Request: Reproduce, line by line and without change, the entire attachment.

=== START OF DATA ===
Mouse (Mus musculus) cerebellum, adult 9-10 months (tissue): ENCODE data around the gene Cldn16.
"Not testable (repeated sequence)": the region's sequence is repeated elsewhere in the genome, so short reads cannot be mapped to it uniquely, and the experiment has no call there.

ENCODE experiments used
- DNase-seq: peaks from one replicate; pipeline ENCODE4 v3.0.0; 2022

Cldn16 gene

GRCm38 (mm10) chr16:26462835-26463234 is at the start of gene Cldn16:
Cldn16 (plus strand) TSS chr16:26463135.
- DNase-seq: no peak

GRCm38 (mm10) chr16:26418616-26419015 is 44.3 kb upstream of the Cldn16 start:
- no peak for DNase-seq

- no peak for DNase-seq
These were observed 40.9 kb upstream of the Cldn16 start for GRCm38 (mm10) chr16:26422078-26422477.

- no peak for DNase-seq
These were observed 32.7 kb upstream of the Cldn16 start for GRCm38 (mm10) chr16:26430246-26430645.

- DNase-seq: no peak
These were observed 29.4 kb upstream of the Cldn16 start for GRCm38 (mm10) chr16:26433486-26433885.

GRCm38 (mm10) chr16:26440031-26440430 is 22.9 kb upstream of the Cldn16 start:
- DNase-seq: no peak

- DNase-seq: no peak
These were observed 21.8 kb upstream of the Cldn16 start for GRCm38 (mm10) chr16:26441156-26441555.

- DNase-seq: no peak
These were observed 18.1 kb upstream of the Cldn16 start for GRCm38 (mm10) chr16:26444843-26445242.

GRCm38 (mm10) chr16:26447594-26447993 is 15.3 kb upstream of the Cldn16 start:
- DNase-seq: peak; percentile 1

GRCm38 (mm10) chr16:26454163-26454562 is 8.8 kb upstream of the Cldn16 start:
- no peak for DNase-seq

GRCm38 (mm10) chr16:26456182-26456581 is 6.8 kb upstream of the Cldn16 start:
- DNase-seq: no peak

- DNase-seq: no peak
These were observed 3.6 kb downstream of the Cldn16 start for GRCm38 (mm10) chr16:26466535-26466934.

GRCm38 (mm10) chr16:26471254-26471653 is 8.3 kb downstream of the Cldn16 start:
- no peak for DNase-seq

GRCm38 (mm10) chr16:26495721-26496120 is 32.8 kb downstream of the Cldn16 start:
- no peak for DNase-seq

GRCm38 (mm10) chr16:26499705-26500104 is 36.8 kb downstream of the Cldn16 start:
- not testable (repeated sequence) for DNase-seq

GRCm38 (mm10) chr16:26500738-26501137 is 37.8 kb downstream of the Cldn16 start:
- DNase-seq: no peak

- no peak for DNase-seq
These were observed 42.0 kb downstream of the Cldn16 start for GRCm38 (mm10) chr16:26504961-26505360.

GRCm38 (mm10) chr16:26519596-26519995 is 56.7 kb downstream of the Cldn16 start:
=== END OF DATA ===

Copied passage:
Mouse (Mus musculus) cerebellum, adult 9-10 months (tissue): ENCODE data around the gene Cldn16.
"Not testable (repeated sequence)": the region's sequence is repeated elsewhere in the genome, so short reads cannot be mapped to it uniquely, and the experiment has no call there.

ENCODE experiments used
- DNase-seq: peaks from one replicate; pipeline ENCODE4 v3.0.0; 2022

Cldn16 gene

GRCm38 (mm10) chr16:26462835-26463234 is at the start of gene Cldn16:
Cldn16 (plus strand) TSS chr16:26463135.
- DNase-seq: no peak

GRCm38 (mm10) chr16:26418616-26419015 is 44.3 kb upstream of the Cldn16 start:
- no peak for DNase-seq

- no peak for DNase-seq
These were observed 40.9 kb upstream of the Cldn16 start for GRCm38 (mm10) chr16:26422078-26422477.

- no peak for DNase-seq
These were observed 32.7 kb upstream of the Cldn16 start for GRCm38 (mm10) chr16:26430246-26430645.

- DNase-seq: no peak
These were observed 29.4 kb upstream of the Cldn16 start for GRCm38 (mm10) chr16:26433486-26433885.

GRCm38 (mm10) chr16:26440031-26440430 is 22.9 kb upstream of the Cldn16 start:
- DNase-seq: no peak

- DNase-seq: no peak
These were observed 21.8 kb upstream of the Cldn16 start for GRCm38 (mm10) chr16:26441156-26441555.

- DNase-seq: no peak
These were observed 18.1 kb upstream of the Cldn16 start for GRCm38 (mm10) chr16:26444843-26445242.

GRCm38 (mm10) chr16:26447594-26447993 is 15.3 kb upstream of the Cldn16 start:
- DNase-seq: peak; percentile 1

GRCm38 (mm10) chr16:26454163-26454562 is 8.8 kb upstream of the Cldn16 start:
- no peak for DNase-seq

GRCm38 (mm10) chr16:26456182-26456581 is 6.8 kb upstream of the Cldn16 start:
- DNase-seq: no peak

- DNase-seq: no peak
These were observed 3.6 kb downstream of the Cldn16 start for GRCm38 (mm10) chr16:26466535-26466934.

GRCm38 (mm10) chr16:26471254-26471653 is 8.3 kb downstream of the Cldn16 start:
- no peak for DNase-seq

GRCm38 (mm10) chr16:26495721-26496120 is 32.8 kb downstream of the Cldn16 start:
- no peak for DNase-seq

GRCm38 (mm10) chr16:26499705-26500104 is 36.8 kb downstream of the Cldn16 start:
- not testable (repeated sequence) for DNase-seq

GRCm38 (mm10) chr16:26500738-26501137 is 37.8 kb downstream of the Cldn16 start:
- DNase-seq: no peak

- no peak for DNase-seq
These were observed 42.0 kb downstream of the Cldn16 start for GRCm38 (mm10) chr16:26504961-26505360.

GRCm38 (mm10) chr16:26519596-26519995 is 56.7 kb downstream of the Cldn16 start: